Art Business Info: NEWS
about art for artists
As many of you will already know (if you read your emails!), Feedburner is terminating its email subscriber service in July - so I need to find a new home for my subscribers to Art Business Info for Artists - NEW.
I'm trialling follow.it for the email service for all those subscribed to this blog.
This should be the last email you get via Feedburner - when I work out how to switch off the Feedburner code for transmission! Should you get two sets of emails by mistake, I'd appreciate if you could let me know!
The good news is you shouldn't need to do anything! That's because I'll be getting my list of email subscribers imported into follow.it tomorrow. (Somebody has to do that for me as I have more than 100. It's a precaution against spammers!)
All future emails from this NEWS blog should come to you from follow.it and will look something like the one below which comes from my Making A Mark blog which I started at the end of last week.
The other main difference is that the subscription link - for new signups - is in the right-hand column of this blog (which you won't see if you're on a mobile/cell phone but will see on a desktop or tablet/iPad - and now looks somewhat different and, I think, a little easier to see.
If you want to recommend this new blog to friends or colleagues, then this is the link to refer them to.
Another difference is that there's a new photo of ME in the right-hand column, due to the fact I'm five years older and 35kg lighter from the previous one! (I'm getting fit for surgery, which will happen this autumn).
On the 25th May 2018 - in less than 60 days - The General Data Protection Regulation comes into effect. It affects everyone and every organisation having data transactions with individuals who live/work in the European Union.
This blog post is about resources I've been trying to pull together about GDPR - for artists and art organisations - societies, charities, schools, galleries etc.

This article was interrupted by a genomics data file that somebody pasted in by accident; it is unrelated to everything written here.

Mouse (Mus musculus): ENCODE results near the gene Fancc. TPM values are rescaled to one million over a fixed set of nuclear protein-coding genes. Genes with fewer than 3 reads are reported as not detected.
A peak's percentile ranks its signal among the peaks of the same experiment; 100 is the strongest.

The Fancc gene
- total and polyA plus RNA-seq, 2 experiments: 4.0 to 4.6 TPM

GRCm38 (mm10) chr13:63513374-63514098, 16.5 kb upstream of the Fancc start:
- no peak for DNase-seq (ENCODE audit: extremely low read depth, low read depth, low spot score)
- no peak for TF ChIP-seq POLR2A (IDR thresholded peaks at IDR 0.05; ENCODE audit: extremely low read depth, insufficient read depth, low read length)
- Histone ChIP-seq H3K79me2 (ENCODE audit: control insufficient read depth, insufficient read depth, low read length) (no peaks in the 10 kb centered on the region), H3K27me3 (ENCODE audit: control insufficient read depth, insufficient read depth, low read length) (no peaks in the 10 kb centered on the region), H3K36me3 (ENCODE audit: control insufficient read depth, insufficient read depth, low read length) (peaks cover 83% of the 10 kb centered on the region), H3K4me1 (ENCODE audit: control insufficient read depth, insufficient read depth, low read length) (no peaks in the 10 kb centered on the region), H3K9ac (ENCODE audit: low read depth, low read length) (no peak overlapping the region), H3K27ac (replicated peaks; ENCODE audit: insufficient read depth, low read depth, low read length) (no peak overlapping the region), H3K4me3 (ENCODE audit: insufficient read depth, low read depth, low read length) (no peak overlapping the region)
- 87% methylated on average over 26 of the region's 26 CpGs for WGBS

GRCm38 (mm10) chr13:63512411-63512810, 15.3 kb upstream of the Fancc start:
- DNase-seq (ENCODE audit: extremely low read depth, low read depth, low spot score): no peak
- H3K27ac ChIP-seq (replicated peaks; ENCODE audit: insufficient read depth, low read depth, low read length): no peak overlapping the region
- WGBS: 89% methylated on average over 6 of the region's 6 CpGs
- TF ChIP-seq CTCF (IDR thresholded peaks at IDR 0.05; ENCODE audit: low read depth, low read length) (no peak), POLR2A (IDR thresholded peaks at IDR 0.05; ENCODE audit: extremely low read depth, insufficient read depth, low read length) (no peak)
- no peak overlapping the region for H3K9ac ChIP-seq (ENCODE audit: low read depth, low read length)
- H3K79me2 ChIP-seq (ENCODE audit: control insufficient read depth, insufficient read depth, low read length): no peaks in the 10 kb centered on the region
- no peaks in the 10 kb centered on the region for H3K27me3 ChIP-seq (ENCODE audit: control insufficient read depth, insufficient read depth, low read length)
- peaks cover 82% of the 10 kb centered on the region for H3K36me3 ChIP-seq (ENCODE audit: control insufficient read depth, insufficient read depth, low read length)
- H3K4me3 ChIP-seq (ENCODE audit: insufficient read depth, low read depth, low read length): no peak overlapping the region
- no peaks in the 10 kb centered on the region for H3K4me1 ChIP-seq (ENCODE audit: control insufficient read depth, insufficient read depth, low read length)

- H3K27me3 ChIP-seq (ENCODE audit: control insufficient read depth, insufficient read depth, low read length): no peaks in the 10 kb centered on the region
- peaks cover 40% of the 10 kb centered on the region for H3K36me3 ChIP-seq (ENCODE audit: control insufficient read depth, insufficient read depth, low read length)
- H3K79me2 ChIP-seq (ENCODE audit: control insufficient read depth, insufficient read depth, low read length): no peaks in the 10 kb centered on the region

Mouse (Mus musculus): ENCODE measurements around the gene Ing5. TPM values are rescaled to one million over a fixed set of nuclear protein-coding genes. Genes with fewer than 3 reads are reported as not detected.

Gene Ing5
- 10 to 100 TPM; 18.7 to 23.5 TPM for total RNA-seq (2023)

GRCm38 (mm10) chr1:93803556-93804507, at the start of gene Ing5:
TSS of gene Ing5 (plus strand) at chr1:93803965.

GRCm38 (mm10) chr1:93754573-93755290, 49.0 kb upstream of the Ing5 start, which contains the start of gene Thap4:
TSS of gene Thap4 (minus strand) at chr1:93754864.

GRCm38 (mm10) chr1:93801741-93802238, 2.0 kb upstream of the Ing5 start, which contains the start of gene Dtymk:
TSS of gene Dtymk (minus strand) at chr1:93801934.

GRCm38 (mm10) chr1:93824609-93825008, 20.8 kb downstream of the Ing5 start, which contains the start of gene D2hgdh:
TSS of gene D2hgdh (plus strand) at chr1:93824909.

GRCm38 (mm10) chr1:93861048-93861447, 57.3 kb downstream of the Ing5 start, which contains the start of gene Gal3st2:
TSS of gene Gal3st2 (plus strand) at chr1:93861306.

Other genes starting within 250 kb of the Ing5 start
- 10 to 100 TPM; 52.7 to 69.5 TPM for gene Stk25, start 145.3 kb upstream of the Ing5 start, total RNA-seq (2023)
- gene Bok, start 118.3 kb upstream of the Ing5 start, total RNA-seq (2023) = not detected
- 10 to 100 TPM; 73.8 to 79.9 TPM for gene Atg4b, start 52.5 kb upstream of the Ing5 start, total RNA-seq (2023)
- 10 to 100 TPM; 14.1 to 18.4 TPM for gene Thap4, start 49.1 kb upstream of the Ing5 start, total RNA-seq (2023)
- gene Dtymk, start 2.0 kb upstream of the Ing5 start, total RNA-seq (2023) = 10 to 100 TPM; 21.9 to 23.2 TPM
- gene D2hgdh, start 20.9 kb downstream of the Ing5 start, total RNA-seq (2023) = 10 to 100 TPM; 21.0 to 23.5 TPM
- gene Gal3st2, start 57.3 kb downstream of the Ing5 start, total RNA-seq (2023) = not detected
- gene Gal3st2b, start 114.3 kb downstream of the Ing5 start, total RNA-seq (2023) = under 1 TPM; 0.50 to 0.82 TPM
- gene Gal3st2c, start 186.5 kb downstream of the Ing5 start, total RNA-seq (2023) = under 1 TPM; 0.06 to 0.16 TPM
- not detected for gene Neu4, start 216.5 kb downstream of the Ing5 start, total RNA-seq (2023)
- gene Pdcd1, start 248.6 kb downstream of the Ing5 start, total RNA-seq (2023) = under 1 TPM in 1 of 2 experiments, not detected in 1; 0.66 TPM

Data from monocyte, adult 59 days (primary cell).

This means it INCLUDES:
NEW PAGE Today I'm launching my new resource page about General Data Protection Regulation for Artists and Art Organisations. - which is very much a work in progress. You can find it in the Office Practices section of the website. The art organisations include: art societies, art galleries, art dealers and art schools.
Previously, I've written two long blog posts on Making A Mark:
The NEW PAGE includes links to useful resources not included in the blog post and builds upon what I've previously written. I'm still looking and still finding new resources which might be helpful - but you may have to do a lot of reading.
RECOMMENDATION: Besides the links to the publications and resources produced by the Information Commission (first section), the section I'd suggest people take a look at is that relating to Issues for Art Organisations. It includes a very useful document written by The Arts Society providing guidance to its branch societies.
I'm also hoping to develop a section for "Artists as Sole Traders".
The one thing I have discovered is that more and more information is being published the closer we get to 25th May - and it's likely that a lot more will emerge as issues are tested in the courts thereafter.
Bottom line - this is a live issue for anybody who is creating transactions involving the personal data of anybody living in the EU.
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DISCLAIMER: I am NOT an expert on this topic - even if I know more than you! Like you I'm just trying to work my way through the maze of online information about GDPR. You are also not my client and I do not know your individual circumstances - meaning I have no liability to you in any circumstances should you choose to rely on any of the materials on this blog or website - although whatever is published by the ICO should be more authoritative than most!
I've always maintained that Damien Hirst's real talent lay in marketing and selling. For me he is a classic example of an artist whose ability to work out how to market his art - and to manipulate the art market for his benefit - considerably outweighed his talent as an artist.